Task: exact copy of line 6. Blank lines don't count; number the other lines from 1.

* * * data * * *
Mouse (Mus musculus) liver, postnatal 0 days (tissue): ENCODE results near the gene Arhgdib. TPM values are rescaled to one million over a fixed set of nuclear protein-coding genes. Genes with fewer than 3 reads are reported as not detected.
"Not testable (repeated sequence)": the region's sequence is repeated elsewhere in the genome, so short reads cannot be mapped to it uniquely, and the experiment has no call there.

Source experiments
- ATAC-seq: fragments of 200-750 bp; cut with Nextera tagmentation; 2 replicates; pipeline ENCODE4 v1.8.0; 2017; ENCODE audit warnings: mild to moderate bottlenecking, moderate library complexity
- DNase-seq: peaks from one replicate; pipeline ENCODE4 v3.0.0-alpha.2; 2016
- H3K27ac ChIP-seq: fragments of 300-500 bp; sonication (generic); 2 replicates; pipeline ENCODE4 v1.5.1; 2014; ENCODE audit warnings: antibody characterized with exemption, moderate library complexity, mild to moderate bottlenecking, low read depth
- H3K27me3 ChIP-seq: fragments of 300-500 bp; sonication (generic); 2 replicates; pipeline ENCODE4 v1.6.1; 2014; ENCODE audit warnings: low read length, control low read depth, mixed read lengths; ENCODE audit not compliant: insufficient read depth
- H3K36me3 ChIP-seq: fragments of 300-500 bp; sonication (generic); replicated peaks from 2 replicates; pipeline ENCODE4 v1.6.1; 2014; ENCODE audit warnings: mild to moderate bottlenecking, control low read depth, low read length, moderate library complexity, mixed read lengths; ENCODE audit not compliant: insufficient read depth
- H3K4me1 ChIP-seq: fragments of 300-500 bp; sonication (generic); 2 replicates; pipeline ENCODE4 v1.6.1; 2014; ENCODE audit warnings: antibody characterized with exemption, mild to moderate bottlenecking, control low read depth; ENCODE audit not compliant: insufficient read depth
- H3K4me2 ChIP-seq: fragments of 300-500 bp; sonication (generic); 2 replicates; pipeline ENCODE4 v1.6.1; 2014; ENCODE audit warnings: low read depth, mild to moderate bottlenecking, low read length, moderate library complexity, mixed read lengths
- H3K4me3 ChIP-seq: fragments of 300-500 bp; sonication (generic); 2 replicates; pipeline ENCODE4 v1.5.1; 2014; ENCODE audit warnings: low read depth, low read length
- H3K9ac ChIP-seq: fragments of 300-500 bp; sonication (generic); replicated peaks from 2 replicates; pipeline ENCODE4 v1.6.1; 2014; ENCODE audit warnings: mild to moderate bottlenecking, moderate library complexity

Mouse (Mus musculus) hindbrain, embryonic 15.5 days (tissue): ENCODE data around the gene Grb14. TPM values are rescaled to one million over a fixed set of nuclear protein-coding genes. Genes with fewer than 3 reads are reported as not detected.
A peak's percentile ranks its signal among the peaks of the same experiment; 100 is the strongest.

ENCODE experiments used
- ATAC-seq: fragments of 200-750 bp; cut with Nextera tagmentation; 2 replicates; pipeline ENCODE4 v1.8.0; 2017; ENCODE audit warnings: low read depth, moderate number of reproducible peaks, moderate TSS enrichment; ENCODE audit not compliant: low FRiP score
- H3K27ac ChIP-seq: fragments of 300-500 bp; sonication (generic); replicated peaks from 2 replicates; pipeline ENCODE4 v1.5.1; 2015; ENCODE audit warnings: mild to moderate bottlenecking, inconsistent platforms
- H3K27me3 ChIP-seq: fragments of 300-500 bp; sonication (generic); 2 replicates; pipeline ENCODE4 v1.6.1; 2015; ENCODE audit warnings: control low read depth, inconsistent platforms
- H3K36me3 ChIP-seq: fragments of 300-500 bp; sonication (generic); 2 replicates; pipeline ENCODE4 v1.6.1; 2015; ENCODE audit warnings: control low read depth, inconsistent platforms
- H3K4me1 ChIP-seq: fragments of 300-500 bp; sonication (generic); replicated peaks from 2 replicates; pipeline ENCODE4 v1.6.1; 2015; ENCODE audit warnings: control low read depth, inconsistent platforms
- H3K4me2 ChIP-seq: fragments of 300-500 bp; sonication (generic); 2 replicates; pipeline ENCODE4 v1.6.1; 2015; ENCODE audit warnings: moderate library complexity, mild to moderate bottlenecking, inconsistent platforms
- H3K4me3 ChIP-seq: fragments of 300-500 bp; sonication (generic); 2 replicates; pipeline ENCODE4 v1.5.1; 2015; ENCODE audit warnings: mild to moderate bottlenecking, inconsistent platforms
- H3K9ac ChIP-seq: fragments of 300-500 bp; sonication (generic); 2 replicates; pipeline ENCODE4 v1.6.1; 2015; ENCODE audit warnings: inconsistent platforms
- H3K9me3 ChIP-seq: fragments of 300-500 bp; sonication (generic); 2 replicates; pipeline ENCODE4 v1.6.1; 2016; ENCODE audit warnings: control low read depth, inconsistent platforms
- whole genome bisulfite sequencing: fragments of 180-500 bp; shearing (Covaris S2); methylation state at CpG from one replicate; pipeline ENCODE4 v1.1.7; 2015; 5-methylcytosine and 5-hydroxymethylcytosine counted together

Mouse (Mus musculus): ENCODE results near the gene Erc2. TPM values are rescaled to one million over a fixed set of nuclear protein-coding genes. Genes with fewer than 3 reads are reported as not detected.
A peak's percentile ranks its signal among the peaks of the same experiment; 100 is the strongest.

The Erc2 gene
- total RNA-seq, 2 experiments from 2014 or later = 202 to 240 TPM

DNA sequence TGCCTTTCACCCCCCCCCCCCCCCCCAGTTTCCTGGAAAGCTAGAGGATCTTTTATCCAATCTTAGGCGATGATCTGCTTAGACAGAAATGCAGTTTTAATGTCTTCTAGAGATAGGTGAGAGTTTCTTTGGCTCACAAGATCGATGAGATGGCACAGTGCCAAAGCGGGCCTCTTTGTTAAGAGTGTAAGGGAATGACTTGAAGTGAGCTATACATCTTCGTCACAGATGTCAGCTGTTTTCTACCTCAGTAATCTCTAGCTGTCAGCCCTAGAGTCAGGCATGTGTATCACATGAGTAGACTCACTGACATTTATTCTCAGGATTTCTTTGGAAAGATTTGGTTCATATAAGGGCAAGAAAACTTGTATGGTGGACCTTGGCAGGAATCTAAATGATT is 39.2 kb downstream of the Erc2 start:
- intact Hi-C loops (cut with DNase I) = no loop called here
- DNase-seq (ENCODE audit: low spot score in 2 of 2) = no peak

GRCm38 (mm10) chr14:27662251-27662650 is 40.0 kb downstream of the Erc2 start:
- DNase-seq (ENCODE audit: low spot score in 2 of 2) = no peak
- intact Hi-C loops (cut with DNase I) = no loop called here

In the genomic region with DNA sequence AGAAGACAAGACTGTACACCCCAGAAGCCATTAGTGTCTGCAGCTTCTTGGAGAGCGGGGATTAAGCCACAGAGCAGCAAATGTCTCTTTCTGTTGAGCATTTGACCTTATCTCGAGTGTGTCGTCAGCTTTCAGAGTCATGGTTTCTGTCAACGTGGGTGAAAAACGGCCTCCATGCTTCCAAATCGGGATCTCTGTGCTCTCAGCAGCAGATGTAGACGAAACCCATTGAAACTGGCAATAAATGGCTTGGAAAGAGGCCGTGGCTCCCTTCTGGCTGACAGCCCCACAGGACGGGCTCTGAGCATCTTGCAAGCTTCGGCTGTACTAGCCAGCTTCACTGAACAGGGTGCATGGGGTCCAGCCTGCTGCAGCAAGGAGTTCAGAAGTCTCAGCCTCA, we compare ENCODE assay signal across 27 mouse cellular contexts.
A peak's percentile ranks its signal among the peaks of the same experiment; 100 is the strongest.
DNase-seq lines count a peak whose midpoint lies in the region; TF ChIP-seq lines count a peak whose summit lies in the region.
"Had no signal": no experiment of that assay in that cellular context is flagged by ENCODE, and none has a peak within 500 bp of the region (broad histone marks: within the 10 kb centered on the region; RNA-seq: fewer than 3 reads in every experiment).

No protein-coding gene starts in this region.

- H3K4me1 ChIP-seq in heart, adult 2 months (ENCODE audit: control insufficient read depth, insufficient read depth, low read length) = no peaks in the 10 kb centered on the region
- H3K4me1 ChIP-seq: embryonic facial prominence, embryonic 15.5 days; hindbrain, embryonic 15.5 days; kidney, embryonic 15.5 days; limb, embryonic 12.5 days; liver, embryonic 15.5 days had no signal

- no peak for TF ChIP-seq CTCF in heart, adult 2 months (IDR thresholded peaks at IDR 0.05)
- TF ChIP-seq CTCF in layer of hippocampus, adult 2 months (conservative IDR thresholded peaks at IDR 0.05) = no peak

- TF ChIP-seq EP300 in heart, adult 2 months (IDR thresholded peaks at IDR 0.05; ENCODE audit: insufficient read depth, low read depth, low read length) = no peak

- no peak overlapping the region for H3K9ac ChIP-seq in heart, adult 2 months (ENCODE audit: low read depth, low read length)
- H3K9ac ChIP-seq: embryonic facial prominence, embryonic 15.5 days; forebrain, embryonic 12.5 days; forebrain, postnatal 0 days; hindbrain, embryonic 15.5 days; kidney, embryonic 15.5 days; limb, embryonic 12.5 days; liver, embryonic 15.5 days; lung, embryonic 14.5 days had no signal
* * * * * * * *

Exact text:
- H3K27ac ChIP-seq: fragments of 300-500 bp; sonication (generic); 2 replicates; pipeline ENCODE4 v1.5.1; 2014; ENCODE audit warnings: antibody characterized with exemption, moderate library complexity, mild to moderate bottlenecking, low read depth